After an underwhelming freshman season, sophomore point guard Anthony ‘Cat’ Barber has grown up in his second year with the Wolfpack, becoming a legitimate two-way threat.
No stretch has better showcased the brilliance of Barber than this past month. Since his breakout 23-point performance against Georgia Tech Jan. 31, Cat is averaging a team-high 16.5 points and 4.1 assists per game.
Additionally, Barber is shooting 50 percent from three-point range in the last eight games, a vast improvement from his shooting percentage of 24 percent on the rest of the season. The sophomore’s field goal percentage has also improved from 41 percent to 46 percent.
Based on his recent play, Barber is delivering on the promise he showed back in high school, when he was one of the top recruits at point guard in the nation. While known for his elite speed, his improved maturity in his second year in college has reignited talk of a future career as an NBA point guard.
If Barber can make it in the pros, he wouldn’t be the first from his region. Hampton Roads, the seventh-largest metropolitan area in the southeastern United States, has played host to some of the greatest athletes to ever come from the state of Virginia.
From NFL players Michael Vick and Lawrence Taylor to NBA All-Stars Allen Iverson and Alonzo Mourning, the Virginia Peninsula has seen its fair share of professional talent.
But in the winter of 2011, Hampton Roads was buzzing over a new homegrown talent: Hampton High School sophomore Anthony Barber. Known to most simply as ‘Cat’ because of his dizzying quickness and formidable reflexes, the young phenom was making waves in Virginia Beach.
Barber led the Hampton Crabbers to new heights as a junior, boosting the team to a 27-6 record and their first Virginia state championship since 1997. Barber capped his high school career with a total of 2,097 points, making him the all-time leading scorer in Peninsula basketball history.
With basketball recruiting sites like Scout and Rivals ranking Barber as the ninth-best prospect in the nation, committee members at the 2013 McDonald’s All-American Game began to take notice. The yearly All-American game has produced such NBA talents as Kobe Bryant and LeBron James along with past legends Michael Jordan and Magic Johnson. Future NBA players Aaron Gordon, Jabari Parker and Andrew Wiggins were all featured in the 2013 game alongside Cat.
In front of thousands of fans watching to see the future athletes of college basketball collide, Barber shined, scoring 11 points along with a team-high four assists, highlighted by a mid-air behind the back pass that had the United Center in Chicago rocking.
Since arriving in Raleigh, the point guard has had his fair share of struggles. No one knows better than Barber that limiting turnovers is something that the 6-foot-2 sophomore must improve; however, for moments such as the past month, Wolfpack fans have seen why Cat was one of the most prized point guards in the 2013 recruiting class.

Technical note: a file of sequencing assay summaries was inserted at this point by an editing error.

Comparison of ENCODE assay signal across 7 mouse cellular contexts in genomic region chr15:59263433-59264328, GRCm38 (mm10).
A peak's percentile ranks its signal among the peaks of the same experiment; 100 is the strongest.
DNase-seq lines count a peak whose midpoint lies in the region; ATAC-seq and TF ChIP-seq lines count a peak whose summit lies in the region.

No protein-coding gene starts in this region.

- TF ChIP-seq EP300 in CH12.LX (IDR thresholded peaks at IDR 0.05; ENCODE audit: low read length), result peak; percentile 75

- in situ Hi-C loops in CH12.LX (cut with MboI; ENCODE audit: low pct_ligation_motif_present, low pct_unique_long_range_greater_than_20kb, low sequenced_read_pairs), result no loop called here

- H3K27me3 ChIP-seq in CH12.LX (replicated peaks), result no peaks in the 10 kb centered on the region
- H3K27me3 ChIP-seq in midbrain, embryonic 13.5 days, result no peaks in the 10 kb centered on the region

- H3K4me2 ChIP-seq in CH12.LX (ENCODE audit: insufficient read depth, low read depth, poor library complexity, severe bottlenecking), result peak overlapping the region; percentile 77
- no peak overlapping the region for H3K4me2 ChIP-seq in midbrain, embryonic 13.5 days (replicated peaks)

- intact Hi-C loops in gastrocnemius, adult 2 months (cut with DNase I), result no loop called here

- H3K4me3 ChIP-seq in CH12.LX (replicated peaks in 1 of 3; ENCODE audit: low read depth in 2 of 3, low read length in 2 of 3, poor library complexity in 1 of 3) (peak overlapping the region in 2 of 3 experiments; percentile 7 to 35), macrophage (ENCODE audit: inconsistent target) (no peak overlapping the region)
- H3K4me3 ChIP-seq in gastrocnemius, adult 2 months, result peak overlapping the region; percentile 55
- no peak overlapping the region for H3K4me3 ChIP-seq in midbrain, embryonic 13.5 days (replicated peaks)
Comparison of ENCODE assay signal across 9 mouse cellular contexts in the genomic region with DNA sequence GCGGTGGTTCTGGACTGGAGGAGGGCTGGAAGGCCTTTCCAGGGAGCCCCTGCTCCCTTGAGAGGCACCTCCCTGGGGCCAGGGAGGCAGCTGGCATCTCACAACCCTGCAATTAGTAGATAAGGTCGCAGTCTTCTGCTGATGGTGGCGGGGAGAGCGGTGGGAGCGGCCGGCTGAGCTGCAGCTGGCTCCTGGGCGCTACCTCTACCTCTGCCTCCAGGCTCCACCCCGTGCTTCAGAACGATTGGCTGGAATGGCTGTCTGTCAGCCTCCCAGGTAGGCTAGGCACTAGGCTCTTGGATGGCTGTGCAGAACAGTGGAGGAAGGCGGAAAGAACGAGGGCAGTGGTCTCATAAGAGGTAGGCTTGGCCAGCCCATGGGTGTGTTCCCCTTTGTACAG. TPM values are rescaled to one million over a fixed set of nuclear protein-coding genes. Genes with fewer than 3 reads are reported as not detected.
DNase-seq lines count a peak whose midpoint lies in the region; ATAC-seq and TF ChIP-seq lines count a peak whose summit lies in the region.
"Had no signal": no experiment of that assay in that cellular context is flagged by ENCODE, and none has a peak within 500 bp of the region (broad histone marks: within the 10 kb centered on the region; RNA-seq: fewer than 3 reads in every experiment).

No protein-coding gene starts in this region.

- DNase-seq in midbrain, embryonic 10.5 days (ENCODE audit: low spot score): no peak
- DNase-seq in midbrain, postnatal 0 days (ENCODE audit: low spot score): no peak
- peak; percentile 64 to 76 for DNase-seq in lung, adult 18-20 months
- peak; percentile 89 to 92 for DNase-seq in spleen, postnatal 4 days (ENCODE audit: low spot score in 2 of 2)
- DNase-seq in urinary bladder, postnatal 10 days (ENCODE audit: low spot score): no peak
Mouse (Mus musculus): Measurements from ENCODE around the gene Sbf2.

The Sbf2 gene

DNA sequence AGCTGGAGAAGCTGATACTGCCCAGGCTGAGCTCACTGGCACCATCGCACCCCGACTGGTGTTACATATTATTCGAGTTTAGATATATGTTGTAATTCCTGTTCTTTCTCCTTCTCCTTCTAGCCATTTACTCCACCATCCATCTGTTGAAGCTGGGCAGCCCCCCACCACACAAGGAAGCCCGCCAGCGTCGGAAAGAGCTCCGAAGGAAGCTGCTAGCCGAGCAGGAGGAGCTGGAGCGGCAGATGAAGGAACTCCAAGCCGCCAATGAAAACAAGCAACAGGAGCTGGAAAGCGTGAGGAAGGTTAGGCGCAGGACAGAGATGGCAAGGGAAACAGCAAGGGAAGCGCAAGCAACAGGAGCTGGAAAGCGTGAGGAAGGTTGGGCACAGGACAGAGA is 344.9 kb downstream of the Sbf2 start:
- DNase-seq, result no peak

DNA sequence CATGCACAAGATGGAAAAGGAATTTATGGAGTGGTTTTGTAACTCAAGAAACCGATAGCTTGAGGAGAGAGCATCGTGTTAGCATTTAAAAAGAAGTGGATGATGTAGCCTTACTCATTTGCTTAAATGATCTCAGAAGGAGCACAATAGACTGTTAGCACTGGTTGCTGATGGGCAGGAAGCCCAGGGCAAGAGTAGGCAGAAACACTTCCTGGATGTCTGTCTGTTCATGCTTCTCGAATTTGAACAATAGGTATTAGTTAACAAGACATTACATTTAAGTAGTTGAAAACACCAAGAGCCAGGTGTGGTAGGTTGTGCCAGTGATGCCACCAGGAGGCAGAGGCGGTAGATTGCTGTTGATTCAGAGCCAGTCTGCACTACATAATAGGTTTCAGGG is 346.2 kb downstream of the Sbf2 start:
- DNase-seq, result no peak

When looking for comparable professional players, Barber’s devastating quickness and killer crossover have drawn parallels to fellow Hampton native Allen Iverson since high school, but I believe that two former ACC stars, Ty Lawson and Ish Smith, lend themselves to better comparisons.
Lawson, a former Tar Heel and a current starting point guard with the Denver Nuggets, has always been well noted for his speed, but it’s his ability to penetrate and drive that has really set him apart in the NBA.
Barber’s aptness to get in the lane has reminded NBA scouts of Denver’s Lawson, but they will also tell you that Lawson’s shooting ability is far better than that of the Pack guard. At times in college, Barber has struggled to find a shooting touch, which has caused opponents to sag off and focus on limiting his driving capability. It’s been the sophomore’s improved shooting percentage in the last eight games that has caused defenders to once again respect Barber outside the paint.
The player that I think most resembles the Pack point guard is NBA journeyman Ish Smith. Although Smith has never played more than one season with any NBA team, he has always found a landing spot in the league because of his speed.
Smith, currently with the Philadelphia 76ers, played four seasons at Wake Forest from 2006-2010. Smith, like Barber, is best known for his lightning pace, but it was often times his greatest strength that sometimes played against him. Smith finished with 84 turnovers in his sophomore season, an average of 2.8 turnovers per game, an area in which Cat has also struggled.
Barber has 17 games this season in which he has turned the ball over three times or more.
Since entering the NBA, Smith has been able to better limit his number of turnovers and solidify himself as a formidable assist man. If Barber can improve his decision making ability, he should start to become more and more attractive to NBA scouts.